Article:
The Gateway sends to the Global Database only registration requests. As a result, the Global Database remembers the Gateway where the AT was connected last time.
Referring now to FIG. 4, it is shown the case where AT6 is moving away from AT3, with which it had been registered and by which it had been connected to the gateway 22. As result, it requests to register with AT5 by sending a message thereto. AT3 listens to this request, and submits to Gateway 22 the request to unregister AT6 and AT7. If AT3 cannot hear AT6 requesting to re-register, it means that the AT6 is out of the range of AT3 and that AT3 must submit to Gateway 22 the request to unregister AT6 when the condition occurs. If the request from AT5 to register AT6 comes before the time-out, AT3 has only to update the connectivity data by moving the AT6 downlink list to AT5 downlink list.
If AT3 can hear AT6, the process develops as follows:
Open AT6 downlink
AT3 with AT5
Move AT6 downlink
list (AT6 and AT7)
to un-register list
Remove AT6 from
Remove AT6 from
AT3 downlink list
Add AT6 to AT5
Add AT7 to AT6
Remove AT7 from
Remove AT7 from
AT3 downlink list.
Add AT7 to AT5
Add AT6 to AT3
Add AT7 to AT3
If AT3 cannot hear AT6, the process develops as follows:
Open AT6 downlink
AT3 with AT5
Add AT6 to AT5
downlink list. Since
AT6 was a direct
downlink, all its
downlink list is moved
to un-register list.
Add AT7 to AT6
Remove AT7 from
Remove AT7 from
AT3 downlink list.
Add AT7 to AT6
Add AT7 to AT5
Add AT6 to AT3
Add AT7 to AT3
The “unregister list” contains all AT's to be unregistered. No registration request is processed if the “unregister list” is not empty.
All operations described herein are executed in the configuration channel (CC) only. If any of the AT's involved in connectivity update are supporting data transfer at the time, the data transfer is not affected.
When powered on, each terminal is isolated. The AT tries to find a registered AT and register to the world through it using the last time slot of a time frame, as described above. The search consists in sending out status messages and listening for answers. At first, the AT listens in the configuration channel (CC). If no other AT can be heard, it transmits the status message in a time slot (TS) randomly selected. With every time frame (TF), it increases the transmitting power until a response is received. The response may be from a gateway 22 or other AT's. In the next step, the AT requests the registration with one of the correspondents in the following priorities: The closest gateway, the closest AT registered with the world, or the closest AT registered with an isolated network. If no response is heard and the transmitting power is at maximum level (28 dBm), the AT is, therefore, isolated, and becomes the “root” of an isolated network (IN). The identification of the IN is the time in seconds since the Jan. 1st, 2001 when the AT was powered on. or another similar method.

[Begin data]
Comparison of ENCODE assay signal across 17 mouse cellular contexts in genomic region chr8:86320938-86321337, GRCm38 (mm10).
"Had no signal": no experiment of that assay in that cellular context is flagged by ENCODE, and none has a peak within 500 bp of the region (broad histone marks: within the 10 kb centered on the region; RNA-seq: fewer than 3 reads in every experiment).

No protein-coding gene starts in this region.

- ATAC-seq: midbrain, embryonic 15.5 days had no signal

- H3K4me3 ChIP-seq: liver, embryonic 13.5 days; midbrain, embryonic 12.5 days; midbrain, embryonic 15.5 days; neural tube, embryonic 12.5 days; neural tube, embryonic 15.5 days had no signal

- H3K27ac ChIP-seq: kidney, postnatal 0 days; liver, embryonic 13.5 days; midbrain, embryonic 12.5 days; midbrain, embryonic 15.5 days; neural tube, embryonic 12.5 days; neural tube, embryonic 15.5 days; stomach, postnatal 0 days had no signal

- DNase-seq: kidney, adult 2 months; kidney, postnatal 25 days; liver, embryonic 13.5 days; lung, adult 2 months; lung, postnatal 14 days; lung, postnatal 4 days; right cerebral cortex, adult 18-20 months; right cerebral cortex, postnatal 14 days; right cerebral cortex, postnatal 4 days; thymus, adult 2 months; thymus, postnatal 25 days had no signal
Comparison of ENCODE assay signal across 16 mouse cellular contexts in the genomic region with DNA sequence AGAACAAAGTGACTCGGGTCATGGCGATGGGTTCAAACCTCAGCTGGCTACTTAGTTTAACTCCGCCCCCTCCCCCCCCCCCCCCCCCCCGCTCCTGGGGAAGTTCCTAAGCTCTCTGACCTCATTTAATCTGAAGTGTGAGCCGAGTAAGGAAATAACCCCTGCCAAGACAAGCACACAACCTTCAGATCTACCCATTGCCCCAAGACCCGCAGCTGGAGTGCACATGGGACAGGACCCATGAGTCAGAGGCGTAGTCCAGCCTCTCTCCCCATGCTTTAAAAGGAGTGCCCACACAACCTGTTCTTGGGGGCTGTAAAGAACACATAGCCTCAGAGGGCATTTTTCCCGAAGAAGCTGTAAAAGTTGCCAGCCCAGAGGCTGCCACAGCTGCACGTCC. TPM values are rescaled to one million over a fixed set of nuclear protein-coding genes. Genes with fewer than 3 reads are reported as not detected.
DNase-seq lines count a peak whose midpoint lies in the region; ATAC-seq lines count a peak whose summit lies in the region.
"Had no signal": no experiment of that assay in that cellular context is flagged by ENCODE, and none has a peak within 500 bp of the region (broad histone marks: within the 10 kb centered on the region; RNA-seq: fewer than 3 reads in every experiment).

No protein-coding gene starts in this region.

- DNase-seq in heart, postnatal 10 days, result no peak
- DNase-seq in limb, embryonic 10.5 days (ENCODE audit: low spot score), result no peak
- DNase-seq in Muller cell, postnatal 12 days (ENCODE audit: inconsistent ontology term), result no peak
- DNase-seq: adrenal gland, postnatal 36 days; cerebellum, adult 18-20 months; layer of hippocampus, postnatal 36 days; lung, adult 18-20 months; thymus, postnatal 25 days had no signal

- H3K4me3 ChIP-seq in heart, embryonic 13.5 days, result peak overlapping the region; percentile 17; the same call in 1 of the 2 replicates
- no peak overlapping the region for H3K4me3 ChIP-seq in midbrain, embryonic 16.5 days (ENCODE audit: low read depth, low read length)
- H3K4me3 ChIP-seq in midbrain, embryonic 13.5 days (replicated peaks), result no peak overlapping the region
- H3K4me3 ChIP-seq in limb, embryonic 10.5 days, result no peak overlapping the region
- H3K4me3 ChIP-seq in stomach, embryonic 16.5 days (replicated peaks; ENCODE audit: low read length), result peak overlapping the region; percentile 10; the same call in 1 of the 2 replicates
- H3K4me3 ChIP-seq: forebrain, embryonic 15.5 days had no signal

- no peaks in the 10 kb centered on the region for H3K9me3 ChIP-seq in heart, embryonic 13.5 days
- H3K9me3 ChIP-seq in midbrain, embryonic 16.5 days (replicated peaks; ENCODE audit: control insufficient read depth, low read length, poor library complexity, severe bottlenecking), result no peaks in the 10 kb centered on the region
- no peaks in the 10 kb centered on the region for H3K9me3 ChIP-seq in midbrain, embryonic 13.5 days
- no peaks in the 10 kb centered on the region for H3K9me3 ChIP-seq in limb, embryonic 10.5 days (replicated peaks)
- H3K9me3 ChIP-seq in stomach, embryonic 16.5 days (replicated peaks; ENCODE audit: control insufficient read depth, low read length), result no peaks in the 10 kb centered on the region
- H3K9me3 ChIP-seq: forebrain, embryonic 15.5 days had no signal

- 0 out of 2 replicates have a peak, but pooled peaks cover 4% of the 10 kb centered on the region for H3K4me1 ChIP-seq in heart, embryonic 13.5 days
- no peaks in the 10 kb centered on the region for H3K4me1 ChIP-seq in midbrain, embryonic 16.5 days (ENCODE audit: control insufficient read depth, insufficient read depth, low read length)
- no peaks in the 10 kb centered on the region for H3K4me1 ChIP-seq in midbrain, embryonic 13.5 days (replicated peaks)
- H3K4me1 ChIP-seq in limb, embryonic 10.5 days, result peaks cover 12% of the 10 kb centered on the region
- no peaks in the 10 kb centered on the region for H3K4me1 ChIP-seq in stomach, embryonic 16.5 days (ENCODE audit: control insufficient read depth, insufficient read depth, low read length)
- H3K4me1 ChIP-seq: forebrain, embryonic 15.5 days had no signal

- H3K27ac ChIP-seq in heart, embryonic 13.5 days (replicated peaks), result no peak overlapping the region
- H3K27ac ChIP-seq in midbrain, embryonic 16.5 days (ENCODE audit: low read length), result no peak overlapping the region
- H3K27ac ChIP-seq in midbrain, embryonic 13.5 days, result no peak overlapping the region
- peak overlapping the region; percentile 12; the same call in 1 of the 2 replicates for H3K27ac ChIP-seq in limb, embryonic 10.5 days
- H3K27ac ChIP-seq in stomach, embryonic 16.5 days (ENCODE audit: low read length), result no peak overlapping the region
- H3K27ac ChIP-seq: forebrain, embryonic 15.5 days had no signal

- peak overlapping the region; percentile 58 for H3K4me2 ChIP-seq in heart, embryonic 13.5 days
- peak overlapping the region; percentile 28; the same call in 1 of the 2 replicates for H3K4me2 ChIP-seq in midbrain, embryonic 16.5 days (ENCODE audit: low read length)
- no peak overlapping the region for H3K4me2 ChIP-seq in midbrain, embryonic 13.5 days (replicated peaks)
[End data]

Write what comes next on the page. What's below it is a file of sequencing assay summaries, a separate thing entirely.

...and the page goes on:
All members of an isolated network (N) send out the status message at maximum power level (28 dBm) at a random rate, varying between 10 and N seconds, where N is three times the number of members in the IN. The message is sent in the last time slot (TS) of the first time frame (TF). AT's in the same IN do not adjust their power based on the message received during the last TS of the first TF. The message is intended to identify the possible connectivity to another IN or to connected networks. The AT, including the root, that can hear AT's from more than one isolated network (N), should request registration with the closest AT member of the IN with the largest identification number (the older). This method will collapse two or more IN into one iN with a tree tructure similar with the structure of a connected network (CN).
Most of the time, AT's are connected to the world through a gateway or gateways 22. In some particular cases, a group of AT's can be isolated from the world, if no finctioning gateway is available. Routing data through an isolated network (IN) is no different than routing data through a connected network (CN).
For supporting the transfer of data between AT's, the protocol (AP) of the present invention uses the concept of a “link”. The link is the selected route connecting the source AT to the destination AT or gateway, and includes: The type of service provided, such as voice, data or video; the time slot (TS) used on each AT hop for transporting data; and, indirectly, the application instantiation. Between an AT and a gateway there may be active in the same time many links each supporting another application or instance of the same application. Application data is usually transferred between the AT and associated gateway by the link, using a sequence of many AT's. The AT-connectivity process creates a connectivity path between the terminal and its gateway. The connectivity path uses the smallest possible power, which, therefore, implies the use of a large number of hops and a large pipeline delay, which is permissible when the class of service is data transfer.